Associate Professor Lewis Nielson's Year of Living Dangerously
Lewis Nielson, associate professor of composition, won honorable mention in the International Society of Bassists Composition Competition 2000 for his Duo Concertant ("Danger Man"), a work for double bass and percussion.

More than 35 pieces from all over the world were under consideration in the category, which covered works for solo bass or bass with one other instrument.

The compositions receiving honorable mention were "breaking new ground, expanding and extending the use of the instrument and challenging to play," says Robert Black, chair of the judging committee and associate in double bass at the Hartt School. Also on the jury were Joseph Guastafeste of the Chicago Symphony and Hans Sturm, professor of bass at Ball State University. The contest is held every two years; only one first prize is awarded.

In January, Nielson received a Center for New Music commission from the University of Iowa to write a brass quintet for the Iowa Brass Quintet. In March, his White Vision (the horizon divides) for violin and piano was performed in New York at the American Composers Alliance Spring Concert.

In April Nielson presented a lecture, "Tone Color, Function, and Structural Implications of Unconventional Performance Techniques in Contemporary Music," at the annual conference of the Brazilian Association for Research and Graduate Studies in Music. He also conducted an ensemble of low-strings players that included members of the faculty of the Federal University of Brazil and of the Sao Paolo Philharmonic. The concert program included the Gubaidulina bassoon concerto and two of his own works: Around...Among...Within, a bassoon solo, as well as his Duo Concertant ("Danger Man").

"The piece (Duo Concertant) has some hard harmonics for the bass player," explains Nielson. "So the intent (of the title) is a warning: ‘watch out! danger, man.'"

Nielson's long list of honors and awards includes a Fulbright-Hays grant and grants from the National Endowment for the Arts and Meet the Composer. His works have been performed by, among others, the Czech Radio Symphony Orchestra and the Moscow Radio Symphony Orchestra and at such venues as Musique Expèrimentale de Bourges, the Smithsonian Institution, the National Gallery of Art, and the World Saxophone Congress. Vortex: Music by Lewis Nielson, is available on the ACA Digital label. «

Professor of African-American Music Wendell Logan, the chair – and architect – of Oberlin's jazz-studies program, says one of his favorite aspects of composing is "completing a work and having it played."

In that sense, February might qualify as his favorite month.

Logan's Doxology Opera: The Doxy Canticles, received its world premiere in February at Chicago's Museum of Contemporary Art. The large music-theater piece is based on historic events in the South and invokes a young woman's search for spiritual balance in the world. The opera is the first project on which Logan worked with librettist Paul Carter Harrison.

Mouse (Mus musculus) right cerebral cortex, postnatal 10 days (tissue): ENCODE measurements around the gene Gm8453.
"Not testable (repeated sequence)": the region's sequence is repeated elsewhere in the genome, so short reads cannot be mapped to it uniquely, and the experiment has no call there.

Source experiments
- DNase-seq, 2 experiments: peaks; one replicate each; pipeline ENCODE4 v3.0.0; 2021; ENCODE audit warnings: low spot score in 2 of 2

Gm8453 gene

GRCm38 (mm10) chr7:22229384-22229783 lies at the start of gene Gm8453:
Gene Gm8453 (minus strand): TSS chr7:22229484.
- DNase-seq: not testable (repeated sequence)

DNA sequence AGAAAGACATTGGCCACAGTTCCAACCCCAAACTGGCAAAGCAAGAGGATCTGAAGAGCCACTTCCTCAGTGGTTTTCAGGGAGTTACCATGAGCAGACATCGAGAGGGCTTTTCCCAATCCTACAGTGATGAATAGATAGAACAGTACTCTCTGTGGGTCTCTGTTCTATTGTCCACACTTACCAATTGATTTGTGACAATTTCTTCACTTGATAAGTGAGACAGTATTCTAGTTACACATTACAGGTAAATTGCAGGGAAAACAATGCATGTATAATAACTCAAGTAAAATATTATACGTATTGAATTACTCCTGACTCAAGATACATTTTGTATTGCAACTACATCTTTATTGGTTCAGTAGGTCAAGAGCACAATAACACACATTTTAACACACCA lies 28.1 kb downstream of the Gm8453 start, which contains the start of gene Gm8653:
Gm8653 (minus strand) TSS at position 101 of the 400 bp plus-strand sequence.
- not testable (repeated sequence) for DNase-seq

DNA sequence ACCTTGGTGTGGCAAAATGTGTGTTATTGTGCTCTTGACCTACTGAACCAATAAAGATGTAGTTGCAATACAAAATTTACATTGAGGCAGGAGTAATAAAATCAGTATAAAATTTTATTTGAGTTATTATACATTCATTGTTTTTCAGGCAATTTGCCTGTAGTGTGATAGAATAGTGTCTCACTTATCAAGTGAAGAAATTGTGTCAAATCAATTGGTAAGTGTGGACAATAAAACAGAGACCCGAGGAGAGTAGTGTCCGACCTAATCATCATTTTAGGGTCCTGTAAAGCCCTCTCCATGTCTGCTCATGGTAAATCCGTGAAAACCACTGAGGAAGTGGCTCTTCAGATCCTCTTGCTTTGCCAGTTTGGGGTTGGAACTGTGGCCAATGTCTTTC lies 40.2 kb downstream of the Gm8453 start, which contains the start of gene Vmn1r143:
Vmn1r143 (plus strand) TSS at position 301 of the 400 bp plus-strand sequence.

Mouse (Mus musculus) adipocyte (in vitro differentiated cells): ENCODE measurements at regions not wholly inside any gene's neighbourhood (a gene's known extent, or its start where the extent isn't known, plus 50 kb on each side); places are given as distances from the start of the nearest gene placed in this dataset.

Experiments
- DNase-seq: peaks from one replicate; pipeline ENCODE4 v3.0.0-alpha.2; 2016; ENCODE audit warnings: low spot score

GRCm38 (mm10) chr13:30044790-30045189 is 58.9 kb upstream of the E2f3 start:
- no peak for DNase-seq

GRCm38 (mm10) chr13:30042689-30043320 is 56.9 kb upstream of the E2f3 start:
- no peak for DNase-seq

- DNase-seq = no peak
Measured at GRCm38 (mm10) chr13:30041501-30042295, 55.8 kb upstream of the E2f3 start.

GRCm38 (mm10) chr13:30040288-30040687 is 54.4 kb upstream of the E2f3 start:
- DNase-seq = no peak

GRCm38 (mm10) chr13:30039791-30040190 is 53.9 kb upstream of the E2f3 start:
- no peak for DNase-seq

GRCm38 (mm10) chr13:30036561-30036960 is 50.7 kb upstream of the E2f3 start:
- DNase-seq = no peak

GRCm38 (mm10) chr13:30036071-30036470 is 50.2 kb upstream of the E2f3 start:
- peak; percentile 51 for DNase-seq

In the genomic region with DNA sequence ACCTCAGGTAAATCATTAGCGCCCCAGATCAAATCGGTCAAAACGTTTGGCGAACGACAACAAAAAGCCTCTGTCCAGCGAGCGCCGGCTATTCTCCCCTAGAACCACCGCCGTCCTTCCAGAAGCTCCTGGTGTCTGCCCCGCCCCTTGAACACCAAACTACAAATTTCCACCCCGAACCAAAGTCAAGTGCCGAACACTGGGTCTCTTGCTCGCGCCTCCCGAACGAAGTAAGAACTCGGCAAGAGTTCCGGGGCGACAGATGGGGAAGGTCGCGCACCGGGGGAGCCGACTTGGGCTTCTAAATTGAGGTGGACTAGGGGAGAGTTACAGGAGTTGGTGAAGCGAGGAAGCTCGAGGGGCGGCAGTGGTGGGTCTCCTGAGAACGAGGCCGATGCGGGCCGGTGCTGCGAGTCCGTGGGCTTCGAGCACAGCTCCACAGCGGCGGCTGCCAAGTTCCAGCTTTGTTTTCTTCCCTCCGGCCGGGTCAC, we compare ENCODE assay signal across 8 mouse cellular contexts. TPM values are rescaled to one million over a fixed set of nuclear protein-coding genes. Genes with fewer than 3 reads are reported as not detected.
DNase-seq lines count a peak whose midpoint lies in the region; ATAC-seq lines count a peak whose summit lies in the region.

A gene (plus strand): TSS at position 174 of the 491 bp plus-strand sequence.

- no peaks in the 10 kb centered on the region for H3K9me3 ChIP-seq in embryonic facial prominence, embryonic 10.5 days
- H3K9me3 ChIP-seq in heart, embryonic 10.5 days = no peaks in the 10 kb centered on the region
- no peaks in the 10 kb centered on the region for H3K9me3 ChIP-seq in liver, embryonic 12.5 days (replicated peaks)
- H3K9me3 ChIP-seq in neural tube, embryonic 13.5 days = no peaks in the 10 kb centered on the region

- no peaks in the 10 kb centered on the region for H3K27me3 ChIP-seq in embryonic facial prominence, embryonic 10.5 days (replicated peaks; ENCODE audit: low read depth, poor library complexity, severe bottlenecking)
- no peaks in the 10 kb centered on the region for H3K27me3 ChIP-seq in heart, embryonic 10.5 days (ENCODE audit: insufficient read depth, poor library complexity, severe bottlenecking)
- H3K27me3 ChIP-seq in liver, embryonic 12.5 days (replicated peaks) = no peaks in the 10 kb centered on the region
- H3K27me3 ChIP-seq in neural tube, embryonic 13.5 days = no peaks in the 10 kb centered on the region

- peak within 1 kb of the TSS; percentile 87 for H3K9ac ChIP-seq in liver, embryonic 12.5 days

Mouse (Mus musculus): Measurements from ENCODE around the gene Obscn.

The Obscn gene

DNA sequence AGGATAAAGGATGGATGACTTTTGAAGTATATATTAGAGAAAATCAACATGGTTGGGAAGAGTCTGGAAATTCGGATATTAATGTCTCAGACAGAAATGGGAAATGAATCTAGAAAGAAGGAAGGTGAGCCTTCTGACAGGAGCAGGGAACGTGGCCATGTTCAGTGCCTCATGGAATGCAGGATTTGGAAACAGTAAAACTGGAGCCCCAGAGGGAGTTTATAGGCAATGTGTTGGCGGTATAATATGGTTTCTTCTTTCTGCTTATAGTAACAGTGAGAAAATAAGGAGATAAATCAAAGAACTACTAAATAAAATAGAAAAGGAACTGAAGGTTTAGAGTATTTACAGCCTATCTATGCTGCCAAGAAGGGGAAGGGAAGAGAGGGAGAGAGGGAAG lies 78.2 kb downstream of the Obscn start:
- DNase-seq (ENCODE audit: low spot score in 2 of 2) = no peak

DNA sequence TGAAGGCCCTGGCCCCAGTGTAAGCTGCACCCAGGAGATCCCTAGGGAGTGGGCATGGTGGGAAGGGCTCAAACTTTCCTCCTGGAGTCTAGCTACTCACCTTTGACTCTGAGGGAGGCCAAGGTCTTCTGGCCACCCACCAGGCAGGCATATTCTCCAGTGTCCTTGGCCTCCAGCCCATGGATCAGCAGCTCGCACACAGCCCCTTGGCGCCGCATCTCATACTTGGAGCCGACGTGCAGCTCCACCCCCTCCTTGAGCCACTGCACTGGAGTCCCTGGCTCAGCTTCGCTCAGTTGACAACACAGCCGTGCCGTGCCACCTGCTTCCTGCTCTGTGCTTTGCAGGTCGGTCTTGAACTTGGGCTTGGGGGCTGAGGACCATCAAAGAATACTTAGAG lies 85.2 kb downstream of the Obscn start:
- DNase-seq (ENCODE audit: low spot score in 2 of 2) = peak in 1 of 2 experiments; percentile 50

Co-presented by the Center for Black Music Research (CBMR), the project has preoccupied Logan since 1995. "The music represents a synthesis of my musical influences," he says. "Long meter hymns and chants of the African-American church, jazz, blues, and the Euro-American ‘classical' tradition."

The performance also featured internationally acclaimed mezzo-soprano Bonita Hyman, soprano Elizabeth Norman, a 12-woman chorus, and the CBMR New Black Music Repertory Ensemble, conducted by artistic director Coleridge-Taylor Perkinson. The commission was made possible by a grant from the Meet the Composer/Reader's Digest Commissioning Program, in partnership with the National Endowment for the Arts and the Lila Wallace-Reader's Digest Fund.

The Oberlin Jazz Faculty Octet performed his Gullah Island Suite in Cleveland's Severance Hall in February as part of the Cleveland Musical Arts Society's Jazz Showcase.

Inspiration for the suite, originally commissioned by Cuyahoga County Community College for the Tri-C Jazz Festival, came from his visits with the Gullah people of Southeast Georgia, descendants of West Africans. "I grew up around them," says Logan. "Their spirit as well as their music motivated me."

Logan's childhood holds many touchstones for the composer he would become. "I grew up in a musical environment and I knew, at a very early age, that I wanted to pursue music in my life."

A portrait of the artist as a young boy shows him working with Tinkertoys and Erector sets. "There was something about putting those pieces together – which is how I view composition, putting pieces together."

He was also fortunate to have had "a very supportive music theory teacher"– Mrs. Johnnie Lee. She suggested he consider choosing composition as his musical path.

Logan has at least a dozen ASCAP awards to his credit, a handful from the National Endowment for the Arts, and a Guggenheim Fellowship. He was a fellow at the Rockefeller Center in Bellagio, Italy and he is a recipient of the Cleveland Arts Prize in Music. He has composed more than 200 works that have received performances on three continents. «

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